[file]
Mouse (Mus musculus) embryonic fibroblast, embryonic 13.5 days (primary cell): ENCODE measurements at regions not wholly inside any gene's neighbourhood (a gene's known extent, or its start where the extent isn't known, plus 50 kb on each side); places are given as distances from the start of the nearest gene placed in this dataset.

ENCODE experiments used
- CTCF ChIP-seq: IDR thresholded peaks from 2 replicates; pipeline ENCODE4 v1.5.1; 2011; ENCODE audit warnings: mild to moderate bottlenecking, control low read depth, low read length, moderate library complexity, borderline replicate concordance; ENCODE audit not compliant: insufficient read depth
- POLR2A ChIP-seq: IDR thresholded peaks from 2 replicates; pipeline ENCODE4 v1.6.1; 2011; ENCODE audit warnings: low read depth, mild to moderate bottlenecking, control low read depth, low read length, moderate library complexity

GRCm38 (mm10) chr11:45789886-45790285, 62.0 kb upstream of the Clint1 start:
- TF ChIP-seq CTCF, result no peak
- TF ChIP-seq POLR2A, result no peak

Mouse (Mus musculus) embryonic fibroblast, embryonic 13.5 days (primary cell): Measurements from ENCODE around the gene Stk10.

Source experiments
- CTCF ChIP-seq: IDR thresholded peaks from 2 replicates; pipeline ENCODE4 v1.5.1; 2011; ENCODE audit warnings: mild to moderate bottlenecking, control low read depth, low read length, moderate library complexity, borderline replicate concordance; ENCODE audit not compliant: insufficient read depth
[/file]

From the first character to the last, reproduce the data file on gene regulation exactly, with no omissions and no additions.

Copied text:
Mouse (Mus musculus) embryonic fibroblast, embryonic 13.5 days (primary cell): ENCODE measurements at regions not wholly inside any gene's neighbourhood (a gene's known extent, or its start where the extent isn't known, plus 50 kb on each side); places are given as distances from the start of the nearest gene placed in this dataset.

ENCODE experiments used
- CTCF ChIP-seq: IDR thresholded peaks from 2 replicates; pipeline ENCODE4 v1.5.1; 2011; ENCODE audit warnings: mild to moderate bottlenecking, control low read depth, low read length, moderate library complexity, borderline replicate concordance; ENCODE audit not compliant: insufficient read depth
- POLR2A ChIP-seq: IDR thresholded peaks from 2 replicates; pipeline ENCODE4 v1.6.1; 2011; ENCODE audit warnings: low read depth, mild to moderate bottlenecking, control low read depth, low read length, moderate library complexity

GRCm38 (mm10) chr11:45789886-45790285, 62.0 kb upstream of the Clint1 start:
- TF ChIP-seq CTCF, result no peak
- TF ChIP-seq POLR2A, result no peak

Mouse (Mus musculus) embryonic fibroblast, embryonic 13.5 days (primary cell): Measurements from ENCODE around the gene Stk10.

Source experiments
- CTCF ChIP-seq: IDR thresholded peaks from 2 replicates; pipeline ENCODE4 v1.5.1; 2011; ENCODE audit warnings: mild to moderate bottlenecking, control low read depth, low read length, moderate library complexity, borderline replicate concordance; ENCODE audit not compliant: insufficient read depth